This week, a federal appeals court said that Alabama may carry out a statute that forbids the use of hormone treatment and puberty-delaying medications to treat youngsters who identify as transgender.
Three judges from the Eleventh U.S. Circuit Court of Appeals took away a judge’s temporary order that stopped the law from being enforced. The Associated Press said, though, that the judge has chosen April 2 as the date for a hearing to decide if he wants to stop the law for good.
In their decision to lift the order, the judges noted that states possess a “compelling interest in shielding children from drugs, especially those whose effects can’t be changed and whose benefits aren’t clear.”
The judges further stated, “In sum, Plaintiffs’ statements that the Constitution safeguards the right to administer puberty blockers as well as transgender hormone treatments to one’s children is exactly the sort of claim which asks courts to establish new ground in the area of Substantive Due Process” and consequently, as a result, should elicit the “utmost caution” from the judiciary.”
But the injunction will stay in place until the court gives the order, which could take a few days. But once the order is officially dismissed, the attorney general’s office is going to be able to implement the ban. Doctors could go to jail if they don’t follow the ruling.
Alabama Attorney General Steve Marshall called the decision a “big win for our country as a whole, for children, and also for common sense.”
“The Eleventh Circuit made it clear that the State has the power to protect the physical and mental health of children.”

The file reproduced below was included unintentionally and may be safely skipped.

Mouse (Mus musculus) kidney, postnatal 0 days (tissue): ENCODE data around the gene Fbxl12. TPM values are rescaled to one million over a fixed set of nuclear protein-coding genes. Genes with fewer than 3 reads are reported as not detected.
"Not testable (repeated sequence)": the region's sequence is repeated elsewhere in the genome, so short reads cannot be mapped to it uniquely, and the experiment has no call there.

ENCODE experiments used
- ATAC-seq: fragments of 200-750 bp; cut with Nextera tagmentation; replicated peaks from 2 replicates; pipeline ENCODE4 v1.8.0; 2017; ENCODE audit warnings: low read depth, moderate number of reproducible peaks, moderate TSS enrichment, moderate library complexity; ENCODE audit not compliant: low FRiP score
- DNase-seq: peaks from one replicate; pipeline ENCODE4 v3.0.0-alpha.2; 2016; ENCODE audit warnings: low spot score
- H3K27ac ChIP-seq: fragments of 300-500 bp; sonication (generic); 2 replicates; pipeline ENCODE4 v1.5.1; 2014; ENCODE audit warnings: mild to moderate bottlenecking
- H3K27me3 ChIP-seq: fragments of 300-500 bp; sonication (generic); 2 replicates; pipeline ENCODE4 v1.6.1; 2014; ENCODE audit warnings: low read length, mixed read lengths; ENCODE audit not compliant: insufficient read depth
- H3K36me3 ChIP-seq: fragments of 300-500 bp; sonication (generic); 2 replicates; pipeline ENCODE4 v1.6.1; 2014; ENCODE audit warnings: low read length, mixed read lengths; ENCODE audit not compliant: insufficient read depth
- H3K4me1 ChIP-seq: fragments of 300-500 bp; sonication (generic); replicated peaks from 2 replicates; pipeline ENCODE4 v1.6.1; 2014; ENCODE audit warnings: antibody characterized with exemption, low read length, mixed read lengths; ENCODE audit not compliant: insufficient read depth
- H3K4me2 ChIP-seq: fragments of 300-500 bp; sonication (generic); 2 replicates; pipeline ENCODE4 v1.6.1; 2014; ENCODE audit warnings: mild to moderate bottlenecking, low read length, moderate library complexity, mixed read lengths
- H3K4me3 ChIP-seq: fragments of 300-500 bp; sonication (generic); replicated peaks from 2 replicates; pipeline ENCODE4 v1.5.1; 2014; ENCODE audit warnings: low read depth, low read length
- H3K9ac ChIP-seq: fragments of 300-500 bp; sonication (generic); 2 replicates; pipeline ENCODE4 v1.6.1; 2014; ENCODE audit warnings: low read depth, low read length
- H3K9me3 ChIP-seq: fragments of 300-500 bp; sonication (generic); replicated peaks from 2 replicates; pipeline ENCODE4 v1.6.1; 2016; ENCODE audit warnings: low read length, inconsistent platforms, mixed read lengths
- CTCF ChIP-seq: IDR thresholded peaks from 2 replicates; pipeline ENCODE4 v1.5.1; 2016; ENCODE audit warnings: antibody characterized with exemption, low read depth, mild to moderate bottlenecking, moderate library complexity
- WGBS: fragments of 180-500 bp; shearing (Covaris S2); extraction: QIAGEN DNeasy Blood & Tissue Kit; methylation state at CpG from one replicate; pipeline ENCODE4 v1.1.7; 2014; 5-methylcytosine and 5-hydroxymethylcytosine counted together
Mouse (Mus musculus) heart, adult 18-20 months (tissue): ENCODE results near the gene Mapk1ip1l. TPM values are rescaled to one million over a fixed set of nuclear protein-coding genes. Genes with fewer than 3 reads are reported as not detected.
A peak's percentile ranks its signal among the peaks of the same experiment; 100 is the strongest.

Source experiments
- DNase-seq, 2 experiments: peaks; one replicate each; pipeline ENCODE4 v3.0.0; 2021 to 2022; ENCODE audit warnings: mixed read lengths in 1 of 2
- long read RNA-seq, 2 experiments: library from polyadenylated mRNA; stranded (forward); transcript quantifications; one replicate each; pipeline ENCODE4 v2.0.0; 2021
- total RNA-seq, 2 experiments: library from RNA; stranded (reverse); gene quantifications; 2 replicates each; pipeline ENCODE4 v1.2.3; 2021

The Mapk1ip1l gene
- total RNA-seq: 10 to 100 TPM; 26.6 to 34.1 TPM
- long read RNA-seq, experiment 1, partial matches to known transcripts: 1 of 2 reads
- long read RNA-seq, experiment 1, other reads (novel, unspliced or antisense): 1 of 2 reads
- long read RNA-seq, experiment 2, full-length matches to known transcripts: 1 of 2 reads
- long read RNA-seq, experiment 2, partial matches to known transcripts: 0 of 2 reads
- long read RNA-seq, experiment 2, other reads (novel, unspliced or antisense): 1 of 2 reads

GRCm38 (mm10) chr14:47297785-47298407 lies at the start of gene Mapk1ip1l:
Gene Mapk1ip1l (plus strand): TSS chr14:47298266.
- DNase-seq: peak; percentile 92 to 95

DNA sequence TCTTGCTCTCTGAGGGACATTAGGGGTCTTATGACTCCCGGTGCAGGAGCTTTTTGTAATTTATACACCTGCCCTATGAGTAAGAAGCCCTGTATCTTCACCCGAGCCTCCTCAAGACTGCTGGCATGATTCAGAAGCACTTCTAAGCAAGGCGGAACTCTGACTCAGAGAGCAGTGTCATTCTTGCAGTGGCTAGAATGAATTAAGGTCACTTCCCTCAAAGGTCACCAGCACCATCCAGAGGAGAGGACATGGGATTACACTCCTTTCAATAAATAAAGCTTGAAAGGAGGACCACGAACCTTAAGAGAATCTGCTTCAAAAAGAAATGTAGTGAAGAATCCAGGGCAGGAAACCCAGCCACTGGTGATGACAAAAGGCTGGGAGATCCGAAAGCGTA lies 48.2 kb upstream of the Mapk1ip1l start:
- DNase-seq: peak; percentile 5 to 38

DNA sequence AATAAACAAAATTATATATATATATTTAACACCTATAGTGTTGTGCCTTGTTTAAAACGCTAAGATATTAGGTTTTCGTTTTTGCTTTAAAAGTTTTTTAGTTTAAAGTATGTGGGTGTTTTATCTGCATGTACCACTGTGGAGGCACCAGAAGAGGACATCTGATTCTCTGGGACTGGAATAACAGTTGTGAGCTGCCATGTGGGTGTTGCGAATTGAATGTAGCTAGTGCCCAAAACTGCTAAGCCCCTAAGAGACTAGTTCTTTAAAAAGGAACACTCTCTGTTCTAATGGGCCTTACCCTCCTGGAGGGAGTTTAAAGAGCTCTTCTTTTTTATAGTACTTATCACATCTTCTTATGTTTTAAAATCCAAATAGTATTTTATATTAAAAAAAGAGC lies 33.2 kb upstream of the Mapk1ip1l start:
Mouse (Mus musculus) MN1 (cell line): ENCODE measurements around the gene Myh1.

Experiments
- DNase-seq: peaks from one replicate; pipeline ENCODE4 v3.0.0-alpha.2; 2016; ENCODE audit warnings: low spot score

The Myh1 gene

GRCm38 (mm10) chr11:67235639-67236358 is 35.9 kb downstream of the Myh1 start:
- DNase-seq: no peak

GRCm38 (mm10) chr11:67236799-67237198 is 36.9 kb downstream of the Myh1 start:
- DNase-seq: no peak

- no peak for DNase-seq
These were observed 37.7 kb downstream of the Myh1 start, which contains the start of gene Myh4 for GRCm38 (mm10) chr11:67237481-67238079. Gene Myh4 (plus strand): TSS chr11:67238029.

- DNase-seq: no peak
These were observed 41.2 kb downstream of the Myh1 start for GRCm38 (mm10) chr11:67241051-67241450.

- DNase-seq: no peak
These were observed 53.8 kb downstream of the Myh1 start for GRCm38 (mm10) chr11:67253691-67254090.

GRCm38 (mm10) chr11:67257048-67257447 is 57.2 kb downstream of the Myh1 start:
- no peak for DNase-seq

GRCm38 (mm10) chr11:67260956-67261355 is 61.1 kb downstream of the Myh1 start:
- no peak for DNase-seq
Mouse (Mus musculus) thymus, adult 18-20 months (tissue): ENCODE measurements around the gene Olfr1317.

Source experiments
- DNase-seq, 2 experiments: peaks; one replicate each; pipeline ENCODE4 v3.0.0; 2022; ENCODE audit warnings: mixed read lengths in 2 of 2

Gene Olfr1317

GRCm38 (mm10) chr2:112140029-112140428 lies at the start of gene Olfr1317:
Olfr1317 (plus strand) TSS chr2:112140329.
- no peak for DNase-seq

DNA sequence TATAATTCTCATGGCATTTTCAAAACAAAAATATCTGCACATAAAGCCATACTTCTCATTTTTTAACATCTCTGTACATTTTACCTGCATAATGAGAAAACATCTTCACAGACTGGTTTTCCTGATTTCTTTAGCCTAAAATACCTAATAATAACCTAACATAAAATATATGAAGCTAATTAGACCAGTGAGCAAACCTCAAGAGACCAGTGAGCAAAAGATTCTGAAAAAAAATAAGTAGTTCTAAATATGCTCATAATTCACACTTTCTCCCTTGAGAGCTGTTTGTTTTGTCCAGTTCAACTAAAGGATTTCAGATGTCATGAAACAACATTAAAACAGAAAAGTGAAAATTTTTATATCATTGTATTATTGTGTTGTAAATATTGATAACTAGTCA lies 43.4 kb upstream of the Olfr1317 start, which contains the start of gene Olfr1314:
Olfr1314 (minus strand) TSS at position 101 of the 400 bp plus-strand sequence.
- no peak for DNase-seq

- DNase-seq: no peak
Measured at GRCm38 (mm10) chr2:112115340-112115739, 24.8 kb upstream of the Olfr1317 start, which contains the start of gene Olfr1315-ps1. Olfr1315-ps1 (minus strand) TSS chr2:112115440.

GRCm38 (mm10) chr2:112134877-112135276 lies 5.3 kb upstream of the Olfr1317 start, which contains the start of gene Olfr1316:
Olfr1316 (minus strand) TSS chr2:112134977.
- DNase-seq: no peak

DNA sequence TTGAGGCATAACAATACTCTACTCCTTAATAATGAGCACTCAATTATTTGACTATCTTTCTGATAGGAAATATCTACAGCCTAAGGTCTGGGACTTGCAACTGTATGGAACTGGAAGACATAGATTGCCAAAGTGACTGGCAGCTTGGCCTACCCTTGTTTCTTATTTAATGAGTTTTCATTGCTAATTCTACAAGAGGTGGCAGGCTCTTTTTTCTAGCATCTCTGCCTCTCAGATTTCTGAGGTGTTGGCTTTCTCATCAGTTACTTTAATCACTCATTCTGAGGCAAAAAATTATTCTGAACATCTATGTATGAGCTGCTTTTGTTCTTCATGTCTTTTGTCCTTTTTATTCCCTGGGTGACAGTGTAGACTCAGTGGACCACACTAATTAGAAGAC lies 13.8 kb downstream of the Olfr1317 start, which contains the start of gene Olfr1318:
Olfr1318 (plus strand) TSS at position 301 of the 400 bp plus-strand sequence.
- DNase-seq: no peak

But support groups that think parents should let their kids get permanent hormone therapy said, “Parents, rather than the government, are best suited for making these medical decisions regarding their kids.”
“Our clients have been left devastated due to this decision, which leaves them open to what exactly the district court, after having heard a number of days of testimony coming from parents, medical professionals, and specialists, discovered to be permanent damage as a consequence of losing the medical treatment they have been getting and that has helped them thrive,” claimed a joint statement from the National Center for Lesbian Rights, GLBTQ Legal Advocates & Defenders, the Human Rights Campaign, and the Southern Poverty Law Center.
Even though the decision only applies to Alabama’s rule, similar decisions have been made in other places across the country. In court, many of the laws are being fought.
The Vulnerable Child Compassion and Protection Act, which was enacted by Alabama Gov. Kay Ivey in the year 2022 and makes using hormones as well as puberty blockers on children a crime punishable by up to 10 years in jail, was signed into law by Ivey.